- FOR YOUR CONSIDERATION One of this year’s standout short documentaries is ‘Heroin(e),’ a film about West Virginia’s opioid epidemic.
The less big-name awards on the upcoming Oscar lists provide some of the most interesting topics.
Among the best documentary shorts is Knife Skills by Thomas Lennon. The film profiles Edwins, a culinary school and French restaurant in Cleveland's Shaker Heights. Students are recruited from the ranks of some of the 650,000 convicts released every year in the United States.
The program isn't for everyone—the graduation rate of one class was about 35 out of 120. The equation that hard work builds self-esteem always has some variables in it. Lennon is honest about the problems that impede the aspiring cooks and servers, even while working in a commercial-grade style of filmmaking. Despite the knife in the title, the short has little cutting edge.
Heaven Is a Traffic Jam on the 405 gives us the privilege of meeting Los Angeles artist Mindy Alper, whose ink drawings and papier-mâché sculptures astonish, even more so when we hear her terrible struggle with a series of mental illnesses.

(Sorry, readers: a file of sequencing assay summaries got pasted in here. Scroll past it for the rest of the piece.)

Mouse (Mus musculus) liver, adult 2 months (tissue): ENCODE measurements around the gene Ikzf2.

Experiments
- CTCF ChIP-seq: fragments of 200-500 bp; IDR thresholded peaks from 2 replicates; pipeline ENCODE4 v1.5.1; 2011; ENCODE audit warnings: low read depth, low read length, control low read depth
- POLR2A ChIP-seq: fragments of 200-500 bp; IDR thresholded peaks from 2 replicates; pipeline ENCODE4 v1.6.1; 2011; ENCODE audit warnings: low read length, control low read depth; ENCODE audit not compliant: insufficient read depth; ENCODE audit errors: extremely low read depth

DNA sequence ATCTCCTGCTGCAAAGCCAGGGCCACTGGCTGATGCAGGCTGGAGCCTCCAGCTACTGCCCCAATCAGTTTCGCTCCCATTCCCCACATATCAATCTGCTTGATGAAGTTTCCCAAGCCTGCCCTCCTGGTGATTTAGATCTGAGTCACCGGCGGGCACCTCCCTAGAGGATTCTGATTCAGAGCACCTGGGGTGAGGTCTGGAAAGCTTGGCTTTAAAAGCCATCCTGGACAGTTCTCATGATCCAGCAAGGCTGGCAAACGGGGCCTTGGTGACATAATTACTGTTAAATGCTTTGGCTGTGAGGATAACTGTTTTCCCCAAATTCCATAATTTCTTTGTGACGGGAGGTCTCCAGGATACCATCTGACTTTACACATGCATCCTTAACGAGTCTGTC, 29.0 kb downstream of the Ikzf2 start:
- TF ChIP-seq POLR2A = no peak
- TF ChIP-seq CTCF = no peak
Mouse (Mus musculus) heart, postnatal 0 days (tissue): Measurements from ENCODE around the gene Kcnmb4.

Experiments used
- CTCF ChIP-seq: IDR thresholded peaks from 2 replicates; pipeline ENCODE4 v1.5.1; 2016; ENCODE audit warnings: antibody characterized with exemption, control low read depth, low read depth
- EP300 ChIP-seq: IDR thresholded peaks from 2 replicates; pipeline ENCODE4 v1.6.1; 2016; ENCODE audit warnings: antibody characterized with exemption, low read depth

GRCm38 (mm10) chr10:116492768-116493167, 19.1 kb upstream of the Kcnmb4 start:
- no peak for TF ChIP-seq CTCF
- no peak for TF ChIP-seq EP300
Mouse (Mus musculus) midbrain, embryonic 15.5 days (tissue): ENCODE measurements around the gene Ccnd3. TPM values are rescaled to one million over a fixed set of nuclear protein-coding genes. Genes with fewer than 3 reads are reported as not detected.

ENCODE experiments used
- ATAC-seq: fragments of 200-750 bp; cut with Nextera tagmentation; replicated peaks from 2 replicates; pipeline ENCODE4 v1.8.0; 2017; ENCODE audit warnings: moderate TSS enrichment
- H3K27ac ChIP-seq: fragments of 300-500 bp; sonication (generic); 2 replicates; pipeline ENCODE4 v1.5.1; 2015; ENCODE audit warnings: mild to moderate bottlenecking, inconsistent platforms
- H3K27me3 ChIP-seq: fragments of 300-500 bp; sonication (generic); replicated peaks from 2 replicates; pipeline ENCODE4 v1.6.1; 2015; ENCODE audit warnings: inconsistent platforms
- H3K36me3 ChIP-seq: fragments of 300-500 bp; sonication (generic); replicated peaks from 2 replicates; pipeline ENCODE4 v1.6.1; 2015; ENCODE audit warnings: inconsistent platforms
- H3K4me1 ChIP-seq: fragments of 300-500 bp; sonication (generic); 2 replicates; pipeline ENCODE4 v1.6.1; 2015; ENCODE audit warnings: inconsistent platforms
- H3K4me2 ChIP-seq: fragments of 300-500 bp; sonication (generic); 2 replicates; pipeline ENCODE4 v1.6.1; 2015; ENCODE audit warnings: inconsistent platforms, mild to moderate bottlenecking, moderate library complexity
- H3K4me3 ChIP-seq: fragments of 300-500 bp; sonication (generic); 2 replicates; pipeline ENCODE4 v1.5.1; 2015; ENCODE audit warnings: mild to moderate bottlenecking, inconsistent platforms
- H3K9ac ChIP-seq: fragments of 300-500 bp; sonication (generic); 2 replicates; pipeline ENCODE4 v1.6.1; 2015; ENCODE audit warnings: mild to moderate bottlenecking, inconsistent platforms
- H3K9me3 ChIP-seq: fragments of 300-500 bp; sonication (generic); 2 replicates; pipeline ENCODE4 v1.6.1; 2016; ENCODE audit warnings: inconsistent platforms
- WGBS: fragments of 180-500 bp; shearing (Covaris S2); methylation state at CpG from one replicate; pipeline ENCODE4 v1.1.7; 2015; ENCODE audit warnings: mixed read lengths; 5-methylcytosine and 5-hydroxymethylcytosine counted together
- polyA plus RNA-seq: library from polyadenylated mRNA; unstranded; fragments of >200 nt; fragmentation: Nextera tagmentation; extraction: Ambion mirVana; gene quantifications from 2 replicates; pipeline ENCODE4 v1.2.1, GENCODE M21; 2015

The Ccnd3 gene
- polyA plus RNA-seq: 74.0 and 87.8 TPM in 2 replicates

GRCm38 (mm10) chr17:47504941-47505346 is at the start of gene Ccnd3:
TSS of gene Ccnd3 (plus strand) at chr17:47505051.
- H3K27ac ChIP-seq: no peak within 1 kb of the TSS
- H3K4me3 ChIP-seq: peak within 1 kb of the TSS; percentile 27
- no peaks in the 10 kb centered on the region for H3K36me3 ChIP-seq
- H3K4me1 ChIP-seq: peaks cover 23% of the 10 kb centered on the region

The one to beat at the Oscars is Netflix's Heroin(e), a knockout short funded by the Center for Investigative Reporting. It's set in the town of Huntington, W.V., a post-industrial port on the Ohio River, where the overdose rate is 10 times what it is in the rest of America. It profiles three people fighting against the crisis, all women: Necia Freeman, a volunteer bringing food to the street prostitutes trying to earn money for junk; Judge Patricia Keller, whose drug court is as much Narcotics Anonymous meeting as place for punishment; and Jan Rader, a compassionate fire chief who makes history in her state.
Director and co-producer Elaine McMillion Sheldon, a local, was extended a great deal of trust. But she has far too many good interviews here to write off this short film as the work of a lucky observer who was in the right place at the right time.